Several speakers attacked Britain's Maritime & Coastguard Agency (MCA) "Code of Practice for Safety" on the second day of the Yacht Vision Symposium in Auckland.
Several speakers attacked Britain’s Maritime & Coastguard Agency (MCA) “Code of Practice for Safety” on the second day of the Yacht Vision Symposium in Auckland.
First to fire a broadside at the relatively new code was New Zealand’s Neville Crichton, owner of a series of superyachts, as well as being the founder and original owner of the Auckland yard, Alloy Yachts.
Crichton said that complying with the code added US$1 million to the cost of his latest yacht, and that it was difficult to get crew with the necessary classification.
Renowned yacht designer Ron Holland was also critical of the code, saying it was heavy handed and unworkable in some cases, referring specifically to the problems he is encountering in the construction of Mirabella V, with the fire resistance requirements.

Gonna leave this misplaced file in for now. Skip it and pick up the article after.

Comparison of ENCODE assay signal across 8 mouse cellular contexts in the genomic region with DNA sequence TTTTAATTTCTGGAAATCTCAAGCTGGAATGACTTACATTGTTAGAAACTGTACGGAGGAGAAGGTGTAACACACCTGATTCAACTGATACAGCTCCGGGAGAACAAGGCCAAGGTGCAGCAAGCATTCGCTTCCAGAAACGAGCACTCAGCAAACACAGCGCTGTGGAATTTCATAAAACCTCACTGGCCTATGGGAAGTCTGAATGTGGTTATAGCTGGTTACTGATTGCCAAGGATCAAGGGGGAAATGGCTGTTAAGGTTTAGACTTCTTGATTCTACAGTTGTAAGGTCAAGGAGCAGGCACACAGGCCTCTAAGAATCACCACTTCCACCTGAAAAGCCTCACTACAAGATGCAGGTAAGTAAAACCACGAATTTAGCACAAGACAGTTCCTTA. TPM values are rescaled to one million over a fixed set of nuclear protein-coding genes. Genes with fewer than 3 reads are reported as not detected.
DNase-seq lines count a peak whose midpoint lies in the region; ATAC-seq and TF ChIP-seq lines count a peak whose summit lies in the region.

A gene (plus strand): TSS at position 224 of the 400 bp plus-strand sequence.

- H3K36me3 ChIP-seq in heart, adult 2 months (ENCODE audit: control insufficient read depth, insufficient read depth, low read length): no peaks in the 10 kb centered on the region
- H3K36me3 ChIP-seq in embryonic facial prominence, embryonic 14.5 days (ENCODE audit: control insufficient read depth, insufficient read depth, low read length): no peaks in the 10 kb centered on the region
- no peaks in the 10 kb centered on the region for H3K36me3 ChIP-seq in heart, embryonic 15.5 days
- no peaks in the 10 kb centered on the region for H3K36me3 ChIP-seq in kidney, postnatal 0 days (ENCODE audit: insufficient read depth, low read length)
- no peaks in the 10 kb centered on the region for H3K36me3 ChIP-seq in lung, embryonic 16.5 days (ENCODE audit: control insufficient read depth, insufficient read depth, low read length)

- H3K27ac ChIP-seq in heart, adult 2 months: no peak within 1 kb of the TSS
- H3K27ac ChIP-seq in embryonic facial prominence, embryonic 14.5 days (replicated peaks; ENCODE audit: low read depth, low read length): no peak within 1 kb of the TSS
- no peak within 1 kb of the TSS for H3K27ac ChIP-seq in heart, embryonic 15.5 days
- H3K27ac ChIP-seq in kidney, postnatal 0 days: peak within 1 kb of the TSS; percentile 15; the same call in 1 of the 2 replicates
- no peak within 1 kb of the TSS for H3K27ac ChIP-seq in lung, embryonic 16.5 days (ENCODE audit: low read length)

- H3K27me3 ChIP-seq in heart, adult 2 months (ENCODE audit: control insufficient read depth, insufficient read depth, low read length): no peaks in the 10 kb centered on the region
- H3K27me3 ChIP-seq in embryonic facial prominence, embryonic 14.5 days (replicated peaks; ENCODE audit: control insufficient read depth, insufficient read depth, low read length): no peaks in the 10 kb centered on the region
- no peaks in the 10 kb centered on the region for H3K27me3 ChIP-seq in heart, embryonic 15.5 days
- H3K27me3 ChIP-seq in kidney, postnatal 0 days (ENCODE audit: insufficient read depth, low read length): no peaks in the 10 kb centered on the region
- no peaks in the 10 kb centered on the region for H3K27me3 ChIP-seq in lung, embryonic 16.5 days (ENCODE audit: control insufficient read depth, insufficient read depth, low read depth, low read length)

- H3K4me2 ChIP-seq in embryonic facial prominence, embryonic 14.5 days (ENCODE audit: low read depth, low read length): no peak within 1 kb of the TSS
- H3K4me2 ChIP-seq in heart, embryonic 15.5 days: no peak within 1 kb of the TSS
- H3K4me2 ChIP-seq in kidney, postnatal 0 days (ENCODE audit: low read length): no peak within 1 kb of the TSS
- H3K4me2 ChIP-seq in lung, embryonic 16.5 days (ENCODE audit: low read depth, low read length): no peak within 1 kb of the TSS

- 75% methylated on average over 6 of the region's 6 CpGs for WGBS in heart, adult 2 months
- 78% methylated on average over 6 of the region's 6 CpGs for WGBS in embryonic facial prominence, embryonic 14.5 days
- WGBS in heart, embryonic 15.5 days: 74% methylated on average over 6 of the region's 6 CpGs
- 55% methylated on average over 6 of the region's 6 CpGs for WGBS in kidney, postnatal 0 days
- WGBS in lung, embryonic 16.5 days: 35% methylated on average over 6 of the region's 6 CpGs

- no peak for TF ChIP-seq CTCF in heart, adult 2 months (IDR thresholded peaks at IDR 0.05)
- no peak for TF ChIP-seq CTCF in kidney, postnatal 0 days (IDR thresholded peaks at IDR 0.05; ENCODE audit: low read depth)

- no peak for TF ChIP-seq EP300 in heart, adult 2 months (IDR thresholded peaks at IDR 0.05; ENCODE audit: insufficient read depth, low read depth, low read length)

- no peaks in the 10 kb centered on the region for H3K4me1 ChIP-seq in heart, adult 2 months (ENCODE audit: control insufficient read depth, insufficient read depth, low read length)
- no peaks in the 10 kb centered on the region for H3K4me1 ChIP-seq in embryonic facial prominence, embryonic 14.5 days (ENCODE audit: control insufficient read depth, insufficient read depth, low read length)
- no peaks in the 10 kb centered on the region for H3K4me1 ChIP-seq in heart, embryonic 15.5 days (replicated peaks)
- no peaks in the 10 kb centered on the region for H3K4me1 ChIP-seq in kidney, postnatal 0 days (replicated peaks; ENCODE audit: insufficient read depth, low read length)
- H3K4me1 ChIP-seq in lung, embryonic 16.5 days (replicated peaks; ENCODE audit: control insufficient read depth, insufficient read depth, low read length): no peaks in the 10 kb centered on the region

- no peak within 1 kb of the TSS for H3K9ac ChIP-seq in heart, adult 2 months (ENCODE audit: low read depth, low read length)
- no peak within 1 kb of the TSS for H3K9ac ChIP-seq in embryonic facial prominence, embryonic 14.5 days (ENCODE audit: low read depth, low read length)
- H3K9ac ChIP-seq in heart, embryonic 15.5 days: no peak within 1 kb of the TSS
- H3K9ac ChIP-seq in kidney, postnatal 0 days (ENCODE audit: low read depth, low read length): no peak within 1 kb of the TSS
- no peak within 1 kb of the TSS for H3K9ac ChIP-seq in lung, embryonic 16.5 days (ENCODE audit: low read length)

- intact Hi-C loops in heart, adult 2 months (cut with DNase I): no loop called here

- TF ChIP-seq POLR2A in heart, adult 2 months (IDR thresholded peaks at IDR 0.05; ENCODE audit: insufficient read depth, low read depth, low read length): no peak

The third speaker to critisize the MCA was designer Ken Freivokh, who likened them to the regulations for buildings, that he had found difficult to deal with as an architect.
Insurance broker Danielle Masse-Berger of Pantaenius was more conciliatory, saying that they have an open view of the MCA code, “it is a tool, but not the only tool in assessing a risk,” she commented, “crew and skipper experience is paramount”.
David Wright, of MCA, talked in defence of the code, saying it’s adoption had been wider and more accepted than they had expected, and they were now having to work hard to perfect it.
The discussion of the MCA code was the liveliest of the whole symposium, and nearly all the delegates found it valueable, and informative, with the suggestion being made that the Superyacht Society should become the negotiating body between MCA and the designers, builders and owners.
The day was rounded out with presentations by Tom Schnackenberg of Team New Zealand, and Louis Vuitton’s Bruno Trouble on the upcoming America’s and Louis Vuitton Cups, which is due to start in Auckland on October 1 this year.